Agile multi-source data analysis for continuous LTE MVNO quality assessment. Demand necessary operator data to create broadband services meeting the demanding public safety user requirements
Let’s dive into the study of Five Technology Evolution Steps made by Suomen Virveverkko Oy and awarded in London 5th of March 2015. It suggests as the first step to jump into a lightweight LTE Mobile Virtual Network Operator (MVNO) partnership. An example of such is national roaming, which enables use of all operators in the country for Public Safety use. And it works well, or does it? Yes, if you can live with technical insufficiencies such as delivery of consumer service quality without mission-critical traffic prioritization and pre-emption, no real obligation by any party to perform at high standards, lack of group calls across different MVNO operator radio networks and eventually inconvenience in selecting most dominant operator. For sure it’s the quickest and easiest shortcut into the world of new broadband services opportunities.
For the second and third steps of more tighter LTE MVNO integration, one first needs to understand the competitive position of each and every public operator in the country. Why not just pick up the obvious partner? In my opinion two reasons, first to build up resilient partnerships and second to form an initial understanding of delta investments required to fulfill demanding Public Safety user service requirements. As we know, not everyone is standing on the same line. In reality, we are asking to evaluate a legally bounding partnership not just live with a loose relationship such as national roaming. So what do we want to evaluate? Too many things to be written here, but first and foremost the relative quality position per operator determined by factors such as geographical coverage, population coverage and planned vs. actual service quality due its important in measuring partner’s capabilities in delivering the promise. As we all know, this is a snapshot in time, telecom business changes dynamically and we need to be prepared to ride along the wave. What’s good enough quality? It’s determined by Public Safety user requirements for the plethora of new LTE enabled applications and naturally a benchmark against TETRA service quality experience.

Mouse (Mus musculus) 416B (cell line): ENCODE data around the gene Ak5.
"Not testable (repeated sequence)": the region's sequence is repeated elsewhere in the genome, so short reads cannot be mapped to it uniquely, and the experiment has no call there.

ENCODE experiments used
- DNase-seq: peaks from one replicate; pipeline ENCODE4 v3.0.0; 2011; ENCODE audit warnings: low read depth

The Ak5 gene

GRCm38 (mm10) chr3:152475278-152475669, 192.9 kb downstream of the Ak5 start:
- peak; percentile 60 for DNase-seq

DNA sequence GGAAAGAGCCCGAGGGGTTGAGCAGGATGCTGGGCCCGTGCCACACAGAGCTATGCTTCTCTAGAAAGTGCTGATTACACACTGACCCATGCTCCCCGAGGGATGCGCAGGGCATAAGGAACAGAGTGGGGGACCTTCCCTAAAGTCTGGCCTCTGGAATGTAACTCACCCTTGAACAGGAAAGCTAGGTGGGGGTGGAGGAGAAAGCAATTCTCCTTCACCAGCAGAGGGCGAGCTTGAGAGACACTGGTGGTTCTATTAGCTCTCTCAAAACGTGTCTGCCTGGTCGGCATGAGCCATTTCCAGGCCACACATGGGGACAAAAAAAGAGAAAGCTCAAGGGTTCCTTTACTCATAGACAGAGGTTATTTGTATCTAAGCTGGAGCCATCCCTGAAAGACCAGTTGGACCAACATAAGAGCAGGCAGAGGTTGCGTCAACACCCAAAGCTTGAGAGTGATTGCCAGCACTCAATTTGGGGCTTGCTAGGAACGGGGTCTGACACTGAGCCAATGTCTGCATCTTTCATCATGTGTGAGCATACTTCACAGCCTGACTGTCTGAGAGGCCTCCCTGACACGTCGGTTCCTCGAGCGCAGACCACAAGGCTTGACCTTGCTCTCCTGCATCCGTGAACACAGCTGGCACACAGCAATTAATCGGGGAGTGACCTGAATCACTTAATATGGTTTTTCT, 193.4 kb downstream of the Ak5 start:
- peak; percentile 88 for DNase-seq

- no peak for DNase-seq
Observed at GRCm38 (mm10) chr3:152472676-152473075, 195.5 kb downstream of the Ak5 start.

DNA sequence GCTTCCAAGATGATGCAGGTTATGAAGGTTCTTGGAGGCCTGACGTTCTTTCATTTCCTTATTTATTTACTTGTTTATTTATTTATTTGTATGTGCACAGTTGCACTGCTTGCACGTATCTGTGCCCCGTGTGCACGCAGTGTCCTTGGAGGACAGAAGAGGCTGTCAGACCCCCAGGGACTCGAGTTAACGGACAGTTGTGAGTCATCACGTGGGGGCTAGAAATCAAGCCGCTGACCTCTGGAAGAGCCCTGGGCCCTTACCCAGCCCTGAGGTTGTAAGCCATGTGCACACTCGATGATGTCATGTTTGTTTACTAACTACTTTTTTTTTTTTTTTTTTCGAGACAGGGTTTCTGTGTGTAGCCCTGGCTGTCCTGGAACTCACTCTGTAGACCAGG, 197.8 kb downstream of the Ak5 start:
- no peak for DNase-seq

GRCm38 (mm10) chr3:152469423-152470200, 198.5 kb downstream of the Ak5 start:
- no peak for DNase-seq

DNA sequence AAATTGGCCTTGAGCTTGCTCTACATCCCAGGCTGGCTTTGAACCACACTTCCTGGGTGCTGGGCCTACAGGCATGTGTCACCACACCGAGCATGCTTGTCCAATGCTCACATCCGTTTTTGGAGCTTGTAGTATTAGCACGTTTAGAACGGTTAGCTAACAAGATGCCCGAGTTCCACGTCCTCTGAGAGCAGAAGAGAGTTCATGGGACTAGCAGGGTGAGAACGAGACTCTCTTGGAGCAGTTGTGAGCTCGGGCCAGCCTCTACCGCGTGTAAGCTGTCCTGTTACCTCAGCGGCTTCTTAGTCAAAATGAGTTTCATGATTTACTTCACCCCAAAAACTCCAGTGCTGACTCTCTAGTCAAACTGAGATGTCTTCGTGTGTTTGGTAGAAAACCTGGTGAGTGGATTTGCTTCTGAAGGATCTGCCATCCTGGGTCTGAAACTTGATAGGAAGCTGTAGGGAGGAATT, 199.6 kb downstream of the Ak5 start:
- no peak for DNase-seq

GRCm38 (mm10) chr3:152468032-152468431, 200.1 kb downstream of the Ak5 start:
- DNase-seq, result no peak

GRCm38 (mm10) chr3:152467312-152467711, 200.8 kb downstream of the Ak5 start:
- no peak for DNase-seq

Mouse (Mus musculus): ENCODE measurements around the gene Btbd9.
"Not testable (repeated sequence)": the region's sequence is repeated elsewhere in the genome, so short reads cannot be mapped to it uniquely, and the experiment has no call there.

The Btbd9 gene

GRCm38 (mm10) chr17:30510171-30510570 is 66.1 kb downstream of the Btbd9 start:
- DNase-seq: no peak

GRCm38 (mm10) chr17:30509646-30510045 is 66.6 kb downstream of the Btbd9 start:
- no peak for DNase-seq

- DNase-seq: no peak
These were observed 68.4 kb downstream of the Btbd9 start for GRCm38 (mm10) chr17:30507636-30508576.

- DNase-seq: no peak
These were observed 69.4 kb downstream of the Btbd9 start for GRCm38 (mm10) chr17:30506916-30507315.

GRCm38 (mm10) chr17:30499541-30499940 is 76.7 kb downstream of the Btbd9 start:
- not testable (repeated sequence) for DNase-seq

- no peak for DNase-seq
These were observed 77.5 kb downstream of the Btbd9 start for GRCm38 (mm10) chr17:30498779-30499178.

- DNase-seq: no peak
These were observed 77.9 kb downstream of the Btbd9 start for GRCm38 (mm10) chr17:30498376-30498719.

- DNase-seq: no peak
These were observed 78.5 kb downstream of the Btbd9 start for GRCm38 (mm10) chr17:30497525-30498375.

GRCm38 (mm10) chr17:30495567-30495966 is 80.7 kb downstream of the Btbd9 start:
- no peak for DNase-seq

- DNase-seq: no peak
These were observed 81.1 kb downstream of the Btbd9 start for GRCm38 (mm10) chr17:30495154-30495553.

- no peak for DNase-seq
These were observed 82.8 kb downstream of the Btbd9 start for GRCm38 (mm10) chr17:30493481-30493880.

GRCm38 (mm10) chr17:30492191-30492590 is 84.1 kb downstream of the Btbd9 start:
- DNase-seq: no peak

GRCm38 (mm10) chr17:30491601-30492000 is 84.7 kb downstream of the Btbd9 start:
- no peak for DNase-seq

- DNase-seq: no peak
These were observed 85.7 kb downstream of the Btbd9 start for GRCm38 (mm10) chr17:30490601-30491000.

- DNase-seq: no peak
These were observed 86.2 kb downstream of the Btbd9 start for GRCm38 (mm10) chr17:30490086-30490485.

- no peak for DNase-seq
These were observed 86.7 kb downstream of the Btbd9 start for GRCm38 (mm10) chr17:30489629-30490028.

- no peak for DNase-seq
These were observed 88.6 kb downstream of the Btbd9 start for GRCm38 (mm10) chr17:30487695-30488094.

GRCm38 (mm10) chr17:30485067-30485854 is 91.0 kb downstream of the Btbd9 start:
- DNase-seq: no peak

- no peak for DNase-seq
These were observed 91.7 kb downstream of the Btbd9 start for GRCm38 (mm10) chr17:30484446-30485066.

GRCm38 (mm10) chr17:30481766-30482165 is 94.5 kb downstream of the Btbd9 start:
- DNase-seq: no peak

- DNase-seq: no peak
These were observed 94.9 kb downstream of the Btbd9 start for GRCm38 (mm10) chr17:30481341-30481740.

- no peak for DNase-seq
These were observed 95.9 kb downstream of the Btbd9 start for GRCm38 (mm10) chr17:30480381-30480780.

Traditionally service quality is benchmarked with Drive Testing, whereby measurement teams are driving around a preplanned test route using applicable test equipment operated by skilled engineers. It’s widely used due to its well accepted methodology, it provides with facts that decision-makers are looking for. In practice, we are generating test samples emulating customer perception for each location at given time to further analyse and draw conclusions on service quality in a wider area. Now here’s the ugly part. Can we really draw operator service quality conclusions from test samples done once or twice per annum? It’s a compromise – the best that has existed so far – also it is statistically relevant and exact science that we engineers love.
What’s then the right approach? With my Predictive Analytics background, I wanted to repeat a nice saying: ‘The more DATA, the better RESULTS’. In my opinion, we need more data in order to accomplish the mission of comprehensively comparing service quality. Luckily it’s not about a boat floating in a big wide ocean, since the world is full of various strings of data either public or secret, however there’s no single data source providing with the appropriate answer right away.
Enriched data sources are crowdsourcing measurement data (Open Signal, Ookla Speedtest, etc.), select operator OSS service quality KPIs and user-driven network design coverage simulations. What’s critical here is the mix and match between the so called Customer and Network perceived data, practically depending on whether data source is externally available or operator in-house. For example, Drive Test data is about samples of each and every location at given time, where as crowdsourcing has much more frequent samples on a generic level. Luckily they do complement each other. One would have to form an interpretation using analytics rather predictively vs. reactively to draw the full picture about history and tomorrow. It could be dangerous and risky business to draw conclusions out of single source sample data, insufficient analysis or old school backwards-leaning approach. For us engineers, analysing such data gets into the world of non-exact science based on propabilities which will not draw the most perfect picture but the best approximation. Trust me, this is better than few samples here and there twice per annum.
We dream about having frequent, near real-time – high quality analysis cost efficiently into our decision-making. It is crucial to demand data from operators, without data there’s no analysis. So, let’s throw all the data into one bucket and analyse everything – what are we waiting for? Let me express another learning from my experience. It’s not a BIG BANG for the most perfect solution at once since the exact need is yet unclear and also it may change during the time which obviously leads into a multi-million and multi-year exercise. Can you afford it? I rather would encourage for an Agile approach, whereby we flexibly and quickly start from one angle, learn from it, add more data and analysis, draw new conclusions. It’s about a journey into a well managed MVNO partnership through proper quality assessment, continuous and proactive monitoring to fulfill the demanding public safety requirements in the LTE era. The world cannot be built in a day.
Good luck with your endeavour!
If you’d like to discuss more about the issue, call/email me and let’s sit down together!
Head of Nordics, Sales & Marketing
+358 44 906 3276